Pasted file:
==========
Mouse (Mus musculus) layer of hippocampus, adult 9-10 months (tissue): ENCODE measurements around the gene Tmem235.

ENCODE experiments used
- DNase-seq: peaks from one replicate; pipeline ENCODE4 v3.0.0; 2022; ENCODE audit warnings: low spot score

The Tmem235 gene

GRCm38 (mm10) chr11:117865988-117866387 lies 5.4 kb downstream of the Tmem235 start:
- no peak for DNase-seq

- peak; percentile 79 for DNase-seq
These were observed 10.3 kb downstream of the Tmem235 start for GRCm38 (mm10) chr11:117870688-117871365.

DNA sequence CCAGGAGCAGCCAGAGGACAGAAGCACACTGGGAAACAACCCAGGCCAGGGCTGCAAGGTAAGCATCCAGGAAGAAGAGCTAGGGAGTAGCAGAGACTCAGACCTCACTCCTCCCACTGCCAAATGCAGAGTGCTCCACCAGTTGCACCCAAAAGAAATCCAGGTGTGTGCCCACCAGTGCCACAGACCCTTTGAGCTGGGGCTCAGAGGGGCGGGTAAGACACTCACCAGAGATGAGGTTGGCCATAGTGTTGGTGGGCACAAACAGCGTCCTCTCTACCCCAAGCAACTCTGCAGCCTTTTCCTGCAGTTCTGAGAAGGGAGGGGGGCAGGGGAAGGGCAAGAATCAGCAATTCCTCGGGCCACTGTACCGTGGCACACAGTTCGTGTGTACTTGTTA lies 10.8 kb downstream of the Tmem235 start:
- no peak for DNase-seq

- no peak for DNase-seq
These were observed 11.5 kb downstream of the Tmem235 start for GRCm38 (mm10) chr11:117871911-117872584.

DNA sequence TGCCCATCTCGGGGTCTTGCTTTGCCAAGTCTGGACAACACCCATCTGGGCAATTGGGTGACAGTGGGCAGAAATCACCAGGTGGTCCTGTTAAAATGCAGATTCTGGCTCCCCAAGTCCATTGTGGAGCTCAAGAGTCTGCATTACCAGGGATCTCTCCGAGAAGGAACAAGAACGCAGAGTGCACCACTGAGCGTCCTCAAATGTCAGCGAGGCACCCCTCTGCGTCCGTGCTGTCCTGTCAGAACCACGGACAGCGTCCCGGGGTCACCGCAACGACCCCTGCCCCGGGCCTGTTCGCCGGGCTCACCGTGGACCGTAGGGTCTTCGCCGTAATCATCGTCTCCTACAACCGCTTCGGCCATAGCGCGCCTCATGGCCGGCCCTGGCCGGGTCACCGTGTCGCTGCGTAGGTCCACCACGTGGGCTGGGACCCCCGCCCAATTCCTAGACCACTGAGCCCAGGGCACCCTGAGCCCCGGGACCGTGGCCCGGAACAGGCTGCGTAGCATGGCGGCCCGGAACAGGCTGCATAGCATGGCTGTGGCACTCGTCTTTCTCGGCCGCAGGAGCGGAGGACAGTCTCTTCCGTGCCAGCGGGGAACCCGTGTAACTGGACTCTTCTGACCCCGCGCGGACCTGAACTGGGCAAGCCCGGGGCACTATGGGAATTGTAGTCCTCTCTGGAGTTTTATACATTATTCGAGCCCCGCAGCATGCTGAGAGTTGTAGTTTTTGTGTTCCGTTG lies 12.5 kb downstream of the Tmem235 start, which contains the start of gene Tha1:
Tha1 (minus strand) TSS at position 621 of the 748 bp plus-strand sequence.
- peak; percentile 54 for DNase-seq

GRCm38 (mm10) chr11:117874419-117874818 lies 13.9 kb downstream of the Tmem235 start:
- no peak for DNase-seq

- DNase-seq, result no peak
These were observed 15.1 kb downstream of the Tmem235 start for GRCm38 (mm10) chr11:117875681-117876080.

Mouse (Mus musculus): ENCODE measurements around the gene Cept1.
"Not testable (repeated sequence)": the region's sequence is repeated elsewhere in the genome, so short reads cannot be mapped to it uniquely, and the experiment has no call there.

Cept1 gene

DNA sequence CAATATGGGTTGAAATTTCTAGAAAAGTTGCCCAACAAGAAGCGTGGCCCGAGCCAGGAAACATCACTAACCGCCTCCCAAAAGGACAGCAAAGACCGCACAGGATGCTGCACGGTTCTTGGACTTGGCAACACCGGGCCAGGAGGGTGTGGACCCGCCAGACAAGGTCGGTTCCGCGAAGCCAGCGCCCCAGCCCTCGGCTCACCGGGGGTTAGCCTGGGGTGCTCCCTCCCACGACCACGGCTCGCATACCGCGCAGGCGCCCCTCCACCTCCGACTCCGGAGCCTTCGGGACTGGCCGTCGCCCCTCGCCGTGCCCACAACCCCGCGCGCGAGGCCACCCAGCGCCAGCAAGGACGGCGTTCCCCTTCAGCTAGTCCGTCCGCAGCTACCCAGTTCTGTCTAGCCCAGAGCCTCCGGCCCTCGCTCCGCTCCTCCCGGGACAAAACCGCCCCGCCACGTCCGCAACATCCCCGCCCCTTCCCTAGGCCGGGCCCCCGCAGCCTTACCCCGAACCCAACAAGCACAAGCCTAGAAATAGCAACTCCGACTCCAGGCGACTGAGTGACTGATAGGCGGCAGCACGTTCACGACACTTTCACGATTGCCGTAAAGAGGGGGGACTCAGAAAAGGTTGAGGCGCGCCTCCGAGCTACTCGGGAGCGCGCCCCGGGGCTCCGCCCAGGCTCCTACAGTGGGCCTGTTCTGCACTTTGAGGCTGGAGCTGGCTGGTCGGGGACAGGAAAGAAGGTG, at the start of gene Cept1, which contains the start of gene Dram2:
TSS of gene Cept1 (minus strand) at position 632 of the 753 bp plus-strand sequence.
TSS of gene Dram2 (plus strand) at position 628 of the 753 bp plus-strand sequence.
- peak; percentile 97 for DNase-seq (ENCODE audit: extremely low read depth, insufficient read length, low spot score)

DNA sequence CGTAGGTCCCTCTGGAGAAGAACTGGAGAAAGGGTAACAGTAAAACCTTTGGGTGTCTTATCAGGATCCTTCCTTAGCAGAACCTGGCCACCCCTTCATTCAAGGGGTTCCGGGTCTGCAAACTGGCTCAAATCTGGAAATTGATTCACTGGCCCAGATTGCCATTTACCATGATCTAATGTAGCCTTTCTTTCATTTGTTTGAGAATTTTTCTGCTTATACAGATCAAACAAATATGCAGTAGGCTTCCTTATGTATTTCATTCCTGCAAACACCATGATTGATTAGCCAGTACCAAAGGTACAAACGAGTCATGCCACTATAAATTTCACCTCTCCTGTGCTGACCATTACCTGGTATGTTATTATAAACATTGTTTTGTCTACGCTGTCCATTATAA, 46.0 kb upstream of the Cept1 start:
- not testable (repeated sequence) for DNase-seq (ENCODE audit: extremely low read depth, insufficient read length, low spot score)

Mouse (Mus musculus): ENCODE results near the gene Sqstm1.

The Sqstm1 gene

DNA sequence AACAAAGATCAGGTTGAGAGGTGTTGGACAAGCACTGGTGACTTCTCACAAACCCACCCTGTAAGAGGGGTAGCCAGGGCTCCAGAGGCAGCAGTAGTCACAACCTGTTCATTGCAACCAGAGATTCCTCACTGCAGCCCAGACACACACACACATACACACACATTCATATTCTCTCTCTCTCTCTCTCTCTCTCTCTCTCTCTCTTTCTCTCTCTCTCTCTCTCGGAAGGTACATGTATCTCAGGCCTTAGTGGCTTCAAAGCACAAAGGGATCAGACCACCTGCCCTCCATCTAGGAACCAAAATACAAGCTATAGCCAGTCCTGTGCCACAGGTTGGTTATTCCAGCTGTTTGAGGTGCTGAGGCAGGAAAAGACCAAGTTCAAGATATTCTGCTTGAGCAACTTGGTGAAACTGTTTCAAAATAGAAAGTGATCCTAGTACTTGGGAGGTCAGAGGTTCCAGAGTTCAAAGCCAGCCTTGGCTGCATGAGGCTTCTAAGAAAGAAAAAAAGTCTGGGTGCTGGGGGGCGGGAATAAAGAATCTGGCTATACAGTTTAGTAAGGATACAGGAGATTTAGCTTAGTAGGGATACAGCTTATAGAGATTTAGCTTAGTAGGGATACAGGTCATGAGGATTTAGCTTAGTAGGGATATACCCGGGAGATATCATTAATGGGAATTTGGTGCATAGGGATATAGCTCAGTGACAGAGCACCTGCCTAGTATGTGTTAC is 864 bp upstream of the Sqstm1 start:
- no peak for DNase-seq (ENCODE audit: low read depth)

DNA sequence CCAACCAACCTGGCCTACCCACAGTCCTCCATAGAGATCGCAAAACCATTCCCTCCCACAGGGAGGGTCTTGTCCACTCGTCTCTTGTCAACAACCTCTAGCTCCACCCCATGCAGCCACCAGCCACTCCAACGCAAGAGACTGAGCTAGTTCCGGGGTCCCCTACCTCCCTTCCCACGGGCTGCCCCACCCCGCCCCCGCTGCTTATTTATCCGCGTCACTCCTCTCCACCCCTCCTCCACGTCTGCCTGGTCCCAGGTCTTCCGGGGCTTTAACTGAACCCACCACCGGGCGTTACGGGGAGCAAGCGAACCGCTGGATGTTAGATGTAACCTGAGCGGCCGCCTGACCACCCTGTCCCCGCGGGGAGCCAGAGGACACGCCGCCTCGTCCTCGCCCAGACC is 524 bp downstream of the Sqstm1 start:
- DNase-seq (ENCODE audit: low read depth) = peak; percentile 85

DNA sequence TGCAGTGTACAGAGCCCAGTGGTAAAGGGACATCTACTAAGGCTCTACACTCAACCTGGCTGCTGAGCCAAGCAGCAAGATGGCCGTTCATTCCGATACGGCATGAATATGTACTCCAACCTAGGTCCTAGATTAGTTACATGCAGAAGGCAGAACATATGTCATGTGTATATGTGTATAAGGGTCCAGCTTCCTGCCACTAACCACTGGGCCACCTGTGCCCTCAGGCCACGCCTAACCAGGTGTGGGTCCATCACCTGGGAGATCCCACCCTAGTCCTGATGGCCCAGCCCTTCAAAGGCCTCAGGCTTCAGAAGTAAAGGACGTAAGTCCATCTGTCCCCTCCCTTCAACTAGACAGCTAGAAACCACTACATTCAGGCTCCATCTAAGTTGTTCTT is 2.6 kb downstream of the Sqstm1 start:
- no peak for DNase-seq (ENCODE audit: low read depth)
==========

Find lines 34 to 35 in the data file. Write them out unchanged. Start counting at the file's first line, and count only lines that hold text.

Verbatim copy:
- DNase-seq (ENCODE audit: low read depth) = peak; percentile 85

DNA sequence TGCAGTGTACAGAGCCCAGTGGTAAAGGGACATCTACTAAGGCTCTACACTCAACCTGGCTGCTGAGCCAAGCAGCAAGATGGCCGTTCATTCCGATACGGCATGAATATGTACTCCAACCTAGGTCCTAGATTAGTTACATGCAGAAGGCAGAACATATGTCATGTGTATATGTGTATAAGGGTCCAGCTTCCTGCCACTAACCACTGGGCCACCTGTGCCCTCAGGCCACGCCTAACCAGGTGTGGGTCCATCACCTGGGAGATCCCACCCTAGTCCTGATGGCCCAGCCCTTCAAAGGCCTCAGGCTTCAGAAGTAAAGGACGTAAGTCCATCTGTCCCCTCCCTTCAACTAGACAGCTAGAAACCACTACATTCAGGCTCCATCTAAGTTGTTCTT is 2.6 kb downstream of the Sqstm1 start: